As the complexity and operating speeds of circuit board components increase over time, so do the power demands of such components. As a result, there is a growing need for backplanes to provide power signals at higher currents to circuit boards (e.g., at many hundreds of Amps). Not only must backplanes be capable of obtaining these higher currents from the power supplies, backplanes must also be capable of distributing these higher currents reliably and robustly to the circuit boards at their respective connecting locations (i.e., to the respective columns of backplane connectors) without substantial signal degradation (e.g., with voltage drops along the backplane remaining within acceptable limits). To this end, there are a variety of conventional approaches that a manufacturer may use to increase the current distribution characteristics of a backplane design.

One conventional approach to increasing current distribution in a backplane design is for the manufacturer to increase the thicknesses of the power planes in the backplane design and/or the number of power planes in the backplane design. If the manufacturer increases the thickness of a power plane (e.g., from 1 oz. copper to 2 oz. copper), the power plane is now capable of carrying higher current. Similarly, if the manufacturer adds a power plane, the overall amount of current through the backplane increases. Thus, with thicker power planes and/or more power planes, the manufacturer successfully increases the current distribution characteristics of the backplane.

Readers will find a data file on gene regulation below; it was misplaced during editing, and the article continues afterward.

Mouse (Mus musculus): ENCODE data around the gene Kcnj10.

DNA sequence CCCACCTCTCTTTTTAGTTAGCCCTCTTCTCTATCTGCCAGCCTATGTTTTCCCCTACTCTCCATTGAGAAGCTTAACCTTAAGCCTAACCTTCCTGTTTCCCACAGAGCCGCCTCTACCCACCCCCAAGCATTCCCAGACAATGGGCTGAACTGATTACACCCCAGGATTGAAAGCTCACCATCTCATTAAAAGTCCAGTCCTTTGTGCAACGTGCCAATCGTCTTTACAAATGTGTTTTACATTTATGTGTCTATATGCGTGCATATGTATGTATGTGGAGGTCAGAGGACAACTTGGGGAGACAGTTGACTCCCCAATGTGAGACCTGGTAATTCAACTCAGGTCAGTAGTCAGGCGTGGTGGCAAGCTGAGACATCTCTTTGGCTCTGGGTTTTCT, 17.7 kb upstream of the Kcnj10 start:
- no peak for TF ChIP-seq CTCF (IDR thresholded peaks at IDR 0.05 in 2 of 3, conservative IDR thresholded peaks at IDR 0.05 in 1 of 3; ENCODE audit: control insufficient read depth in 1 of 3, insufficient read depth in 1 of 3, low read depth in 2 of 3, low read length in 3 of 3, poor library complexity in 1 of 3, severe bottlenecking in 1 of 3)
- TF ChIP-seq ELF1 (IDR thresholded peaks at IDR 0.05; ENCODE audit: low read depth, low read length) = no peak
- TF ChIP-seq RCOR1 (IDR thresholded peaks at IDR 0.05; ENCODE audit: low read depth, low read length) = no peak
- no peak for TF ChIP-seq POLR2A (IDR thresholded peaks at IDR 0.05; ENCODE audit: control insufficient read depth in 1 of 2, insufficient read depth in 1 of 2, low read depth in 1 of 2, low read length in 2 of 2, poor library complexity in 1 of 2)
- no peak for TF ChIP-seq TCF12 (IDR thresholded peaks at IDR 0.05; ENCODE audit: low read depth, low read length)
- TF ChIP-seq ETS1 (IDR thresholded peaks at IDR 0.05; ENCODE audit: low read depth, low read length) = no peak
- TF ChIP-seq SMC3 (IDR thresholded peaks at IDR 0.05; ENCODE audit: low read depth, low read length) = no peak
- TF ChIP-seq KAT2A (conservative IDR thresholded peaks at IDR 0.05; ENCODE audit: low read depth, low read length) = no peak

Another conventional approach to increasing current distribution in a backplane design is for the manufacturer to configure the outer side of the backplane with auxiliary power supply pads or connectors, and then attach metal busbars or cables to those pads or connectors to provide additional current paths along the backplane. The additional current carrying capacity provided by these metal busbars or cables prevents the voltage drop along the backplanes from falling outside of budgeted limits.

SUMMARY

Unfortunately, there are deficiencies to the above-described conventional approaches to increasing the current distribution characteristics of a backplane design. For example, the first conventional approach, which involves a manufacturer increasing the thicknesses of the power planes in the backplane design and/or the number of power planes in the backplane design, is significantly expensive. In particular, the manufacturer must incur the additional costs of fabricating a thicker backplane (e.g., the costs associated with making additional backplane sheets, aligning the sheets, gluing the sheets together to form the multiple layers of the backplane, etc.). Furthermore, the manufacturer must incur the additional cost of provisioning the frame of the system to accommodate what may be significant increases in the weight and thickness of the larger backplane.